So the question remains, was Paul gnostic. I say no, Ish says yes. So I feel we can only draw some conclusion based on examination of what he said, in all of the letters (Ish wishes to stick with seven and I have agreed). I don't feel it necessary to find specific anti-gnostic rhetoric as I feel (and I believe Ish has agreed) the gnostic movement was not viewed by Paul as anything more than another greek school of philosophy. So I think the important thing is to establish if he was advocating a gnostic point of view or a point of view that was would have been uncharacteristically "ungnostic" and I have shown several examples of such. So lets go deeper.

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Post by Forum Monk » Sat Jul 26, 2008 2:27 pm

seeker wrote:The problem is that we aren't talking about neat boxes here. Messianists (Christians) were undefined at the beginning, the kinds of definitions you are trying to apply didn't develop until years later, especially to outsiders like Josephus and others who wrote about them.
You are probably correct and for the moment my thoughts on the matter are a bit scattered. I know what I want to say, just not sure how to say it right now.

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Post by Ishtar » Sat Jul 26, 2008 3:23 pm

OK, Monk, here’s a way of going deeper which might work for you.

Elaine Pagels, Professor of Religion at Princeton, has written a book called Gnostic Paul where she examines the Valentinians’ case for Paul being Gnostic.

The Valentinians (followers of the 2nd century Gnostic Valentinus) had a school in Rome until it was forcibly closed down in the 5th century. Valentinus said that he was initiated into the secret mysteries by Theudas, and that Theudas had been initiated by Paul.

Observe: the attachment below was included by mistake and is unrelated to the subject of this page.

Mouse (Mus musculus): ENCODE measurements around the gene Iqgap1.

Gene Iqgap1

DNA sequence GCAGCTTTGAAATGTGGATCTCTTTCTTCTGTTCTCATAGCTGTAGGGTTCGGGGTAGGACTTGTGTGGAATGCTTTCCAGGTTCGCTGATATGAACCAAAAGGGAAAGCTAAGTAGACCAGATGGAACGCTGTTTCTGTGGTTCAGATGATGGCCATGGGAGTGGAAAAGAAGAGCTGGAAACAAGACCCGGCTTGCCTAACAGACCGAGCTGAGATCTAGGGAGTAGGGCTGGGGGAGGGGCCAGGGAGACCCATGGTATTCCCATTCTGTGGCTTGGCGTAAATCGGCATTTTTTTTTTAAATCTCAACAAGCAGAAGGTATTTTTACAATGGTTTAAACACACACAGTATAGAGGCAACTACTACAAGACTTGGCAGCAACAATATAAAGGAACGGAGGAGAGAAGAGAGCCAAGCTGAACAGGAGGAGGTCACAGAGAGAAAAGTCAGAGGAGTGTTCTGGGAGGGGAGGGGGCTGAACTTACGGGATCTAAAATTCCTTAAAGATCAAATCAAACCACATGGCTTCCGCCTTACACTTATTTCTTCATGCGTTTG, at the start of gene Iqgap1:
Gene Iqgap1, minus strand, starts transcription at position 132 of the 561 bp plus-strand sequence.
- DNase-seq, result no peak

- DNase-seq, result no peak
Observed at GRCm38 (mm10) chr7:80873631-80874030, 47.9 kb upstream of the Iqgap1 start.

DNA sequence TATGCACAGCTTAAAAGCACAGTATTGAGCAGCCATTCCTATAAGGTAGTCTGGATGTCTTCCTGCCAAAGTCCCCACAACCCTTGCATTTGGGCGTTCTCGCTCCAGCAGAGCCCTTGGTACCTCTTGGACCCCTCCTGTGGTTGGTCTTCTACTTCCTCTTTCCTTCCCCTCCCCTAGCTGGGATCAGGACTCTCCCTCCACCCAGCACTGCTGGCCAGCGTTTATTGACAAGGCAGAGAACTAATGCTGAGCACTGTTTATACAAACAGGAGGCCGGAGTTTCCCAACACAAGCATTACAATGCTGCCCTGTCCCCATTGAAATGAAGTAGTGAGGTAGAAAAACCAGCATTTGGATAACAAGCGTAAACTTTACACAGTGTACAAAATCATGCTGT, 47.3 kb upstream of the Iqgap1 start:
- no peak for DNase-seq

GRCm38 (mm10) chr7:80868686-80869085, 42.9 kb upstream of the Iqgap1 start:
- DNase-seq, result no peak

There’s just one more thing you have to understand before reading this. We’ve talked about the duality of the teachings – one story for the masses and another for the initiates.

The Gnostics titled those not yet ready for the second initiation, but have been baptised with water (1st intiation) ‘psychics’. But those who have been or about to undertake the second initiation are titled ‘pneumatics’. I think this is common across most Gnostic groups.

So here’s a small extract from the Valentinians’ interpretation of Paul via Elaine Pagels.
Yet Paul, like the saviour himself, chooses not to disclose this theme openly. Instead, he follows Christ’s example and hides his meaning in parables. In writing his letter to the Romans for example, he uses a simple, every day situation — the relationship between Jews and Gentiles — as a parable between the relationship of the called and the elect.

Valentinian exegetes attempt systematically to disclose to the initiate the hidden Logos of Paul’s teachings, separating it from the metaphors that hide it from the uninitiated. For as Paul says in Roms 2:28 those called “Jews inwardly”, “Jews in secret”, the “true Israel” are, Theodotus says, the pneumatic elect. They alone worship the One God (Rom 3:29) The Unengendered Father. But because their affinity with the father is hidden, a secret from those who are “Jews outwardly”, (the psychics) and from the demiurge god (“the god of the Jews” Rom 3:29) Paul more often calls the elect in his parables “the uncircumcised”, the Gentiles or “the Greeks”.

The initiated reader could recognise Paul’s meaning when he proclaims himself “apostle to the Gentiles” (Rom 1:5). The Valentinians note how Paul contrasts his own mission to the pneumatic Gentiles with Peter’s mission to the psychic Jews. (Gal. 2:7)

Paul says that he, as apostle to the Gentiles, longs to share with them his pneumatic charisma (Rom 1:11) but acknowledges his obligation “both to the Greeks and to the barbarians”, that is, as he says, both to the wise (pneumatics) and the foolish (psychics). (Rom 1:14.)
So I will repeat that quote again, and another one, to make the point, in the hope that now you've read that explanation, it might make more sense to you:

“For I long to see you, that I may impart some spiritual gift, to the end ye may be established ....

“[But] I am a debtor, both the the Greeks [pneumatics], and to the barbarians [psychics]: both to the Wise [pneumatics] and the unwise [psychics].”

And again he says in 1 Cor. 2: 6-7.

“How be it that we speak wisdom among those that are perfect [pneumatics]; yet none of the wisdom of this world, nor the princes of this world, that comes to nought.

“But we speak of the wisdom of God [Sophia] in a mystery, ever the hidden wisdom, which ordained before the world unto our glory.”